The participation of women and girls in sports, physical fitness and exercise, has been recorded to have existed throughout history. However, participation rates and activities vary in accordance with nation, era, geography, and stage of economic development. While initially occurring informally, the modern era of organized sports did not begin to emerge either for men or women until the late industrial age.
Until roughly 1870, women’s activities tended to be informal and recreational in nature, lacked rules codes, and emphasized physical activity rather than competition. Today, women’s sports are more sport-specific and have developed into both amateur levels of sport and professional levels in various places internationally, but is found primarily within developed countries where conscious organization and accumulation of wealth has occurred. In the mid-to-latter part of the 20th century, female participation in sport and the popularization of their involvement increased, particularly during its last quarter.
Battle for equality
Equal representation in organized sport for girls and women is commonly referred to as the “battle for equality” and includes a variety of competing feminist ideologies. Worldwide, the dominant representative sex in sport is male both financially and globally except in the rare case of sports created specifically for girls and women and certain sport disciplines. Sports dominated by women instead of men are few and the majority of organized sports dubbed “women’s sports” or the “women’s game” were created as the female equivalent of sports which were first popularized by men and male athletes.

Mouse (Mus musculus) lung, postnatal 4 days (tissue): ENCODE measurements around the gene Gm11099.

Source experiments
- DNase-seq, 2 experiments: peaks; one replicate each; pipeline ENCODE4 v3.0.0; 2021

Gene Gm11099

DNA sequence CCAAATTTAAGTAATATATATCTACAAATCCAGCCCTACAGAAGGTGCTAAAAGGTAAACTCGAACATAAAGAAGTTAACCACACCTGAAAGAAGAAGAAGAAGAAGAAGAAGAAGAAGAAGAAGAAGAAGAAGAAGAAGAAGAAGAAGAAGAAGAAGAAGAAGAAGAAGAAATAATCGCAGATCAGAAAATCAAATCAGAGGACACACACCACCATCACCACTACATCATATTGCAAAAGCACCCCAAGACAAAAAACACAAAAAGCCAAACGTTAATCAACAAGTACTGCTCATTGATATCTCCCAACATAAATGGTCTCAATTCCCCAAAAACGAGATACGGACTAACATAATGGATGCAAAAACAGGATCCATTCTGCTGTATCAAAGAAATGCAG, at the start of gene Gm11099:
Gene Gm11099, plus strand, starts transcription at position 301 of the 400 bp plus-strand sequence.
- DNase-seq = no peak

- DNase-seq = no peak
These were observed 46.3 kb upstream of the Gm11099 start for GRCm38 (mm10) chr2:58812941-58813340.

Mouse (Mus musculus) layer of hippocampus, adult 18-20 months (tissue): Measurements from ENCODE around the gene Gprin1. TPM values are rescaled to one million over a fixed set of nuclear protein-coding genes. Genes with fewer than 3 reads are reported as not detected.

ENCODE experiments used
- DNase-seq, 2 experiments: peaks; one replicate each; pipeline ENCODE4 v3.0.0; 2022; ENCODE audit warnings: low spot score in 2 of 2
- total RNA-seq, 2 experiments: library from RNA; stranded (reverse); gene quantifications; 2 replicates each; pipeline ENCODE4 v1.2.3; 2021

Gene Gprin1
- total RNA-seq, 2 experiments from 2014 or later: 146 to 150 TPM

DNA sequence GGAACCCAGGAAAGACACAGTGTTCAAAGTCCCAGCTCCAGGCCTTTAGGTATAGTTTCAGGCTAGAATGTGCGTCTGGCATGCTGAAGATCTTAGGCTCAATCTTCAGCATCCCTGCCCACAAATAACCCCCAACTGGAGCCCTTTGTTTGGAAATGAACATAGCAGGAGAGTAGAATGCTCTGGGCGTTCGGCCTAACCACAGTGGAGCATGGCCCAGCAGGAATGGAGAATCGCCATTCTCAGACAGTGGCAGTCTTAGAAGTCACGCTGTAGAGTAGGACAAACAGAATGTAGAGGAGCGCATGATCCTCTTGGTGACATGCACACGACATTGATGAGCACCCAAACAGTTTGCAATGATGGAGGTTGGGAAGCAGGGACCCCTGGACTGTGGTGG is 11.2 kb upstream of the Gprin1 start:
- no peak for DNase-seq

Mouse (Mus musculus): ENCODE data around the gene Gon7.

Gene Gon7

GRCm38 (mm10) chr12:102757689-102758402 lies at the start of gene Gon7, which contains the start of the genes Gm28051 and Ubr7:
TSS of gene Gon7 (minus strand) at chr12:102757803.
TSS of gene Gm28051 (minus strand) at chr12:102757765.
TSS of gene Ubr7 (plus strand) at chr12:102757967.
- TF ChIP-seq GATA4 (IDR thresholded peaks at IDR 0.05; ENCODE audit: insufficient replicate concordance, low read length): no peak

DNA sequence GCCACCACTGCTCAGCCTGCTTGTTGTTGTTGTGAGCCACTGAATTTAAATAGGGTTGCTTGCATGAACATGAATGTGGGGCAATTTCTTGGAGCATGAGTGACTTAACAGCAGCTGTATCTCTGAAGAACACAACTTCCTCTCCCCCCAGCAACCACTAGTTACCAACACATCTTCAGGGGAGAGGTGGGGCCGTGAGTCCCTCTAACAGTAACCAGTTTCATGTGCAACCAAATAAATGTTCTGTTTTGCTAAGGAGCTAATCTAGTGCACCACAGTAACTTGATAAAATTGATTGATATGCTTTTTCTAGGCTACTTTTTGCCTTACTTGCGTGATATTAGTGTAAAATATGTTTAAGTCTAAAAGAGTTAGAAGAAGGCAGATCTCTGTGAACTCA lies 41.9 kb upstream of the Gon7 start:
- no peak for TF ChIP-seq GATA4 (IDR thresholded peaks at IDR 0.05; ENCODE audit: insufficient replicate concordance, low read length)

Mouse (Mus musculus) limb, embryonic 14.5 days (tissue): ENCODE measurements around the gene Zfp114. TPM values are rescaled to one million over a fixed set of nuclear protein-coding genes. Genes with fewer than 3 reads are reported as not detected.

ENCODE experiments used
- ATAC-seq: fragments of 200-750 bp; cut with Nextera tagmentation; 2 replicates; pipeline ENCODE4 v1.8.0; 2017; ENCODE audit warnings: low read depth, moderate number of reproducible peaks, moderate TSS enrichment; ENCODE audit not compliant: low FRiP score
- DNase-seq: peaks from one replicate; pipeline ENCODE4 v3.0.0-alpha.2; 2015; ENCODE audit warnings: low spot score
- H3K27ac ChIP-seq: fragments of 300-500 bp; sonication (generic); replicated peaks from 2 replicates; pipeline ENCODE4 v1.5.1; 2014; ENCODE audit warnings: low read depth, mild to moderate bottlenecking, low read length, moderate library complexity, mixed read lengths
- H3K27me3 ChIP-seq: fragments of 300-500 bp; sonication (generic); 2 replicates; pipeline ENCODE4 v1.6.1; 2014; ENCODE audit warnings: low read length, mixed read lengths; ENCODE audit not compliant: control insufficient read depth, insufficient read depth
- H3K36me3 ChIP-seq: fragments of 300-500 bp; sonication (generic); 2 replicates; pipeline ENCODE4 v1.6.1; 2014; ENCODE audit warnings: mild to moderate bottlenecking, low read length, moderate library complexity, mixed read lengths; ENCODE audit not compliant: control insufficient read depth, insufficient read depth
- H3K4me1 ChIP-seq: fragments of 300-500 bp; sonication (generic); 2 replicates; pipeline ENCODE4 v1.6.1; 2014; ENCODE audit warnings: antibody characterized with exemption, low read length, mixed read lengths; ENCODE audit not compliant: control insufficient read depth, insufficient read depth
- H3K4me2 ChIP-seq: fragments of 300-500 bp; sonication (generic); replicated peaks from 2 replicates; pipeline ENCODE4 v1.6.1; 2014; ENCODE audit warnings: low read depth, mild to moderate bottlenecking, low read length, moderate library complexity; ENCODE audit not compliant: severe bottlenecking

Over time there have been gradual and increasing efforts by different groups, individuals and lobbies in different countries to find ways which enable women to gain equal representation and support like their male counterparts. This change can be witnessed at the national level in different countries and in women’s professional leagues. In terms of finding ways to acquire better pay and better funding, efforts largely began in the 20th century. A significant historical marker occurred during the 2012 London Olympics where it became the first Olympic games in which women competed in every sport
In some areas, sex and gender can serve as a selective and primary factor in terms of determining if women’s sports should receive the same treatment as men’s. Whether or not women are as able-bodied as men can serve as the basis of decision making criteria. Gender-based characteristics associated with masculinity and femininity can become the deciding factor for individuals in terms of their potential sports participation, but can also affect organizing sporting bodies where this has been held as a justifiable dismissal of sports equity for female participants.
Although there are various goals and reasons behind organized team sports participation in Western cultures, one perspective claims that sport is principally organized around the political project of physically and symbolically elevating men over women. One study has claimed that notions of audience interest or preference were based on personal beliefs and assumptions rather than evidence or research and that in some cases these beliefs and assumptions were the reason why coverage of men’s professional sports is prioritized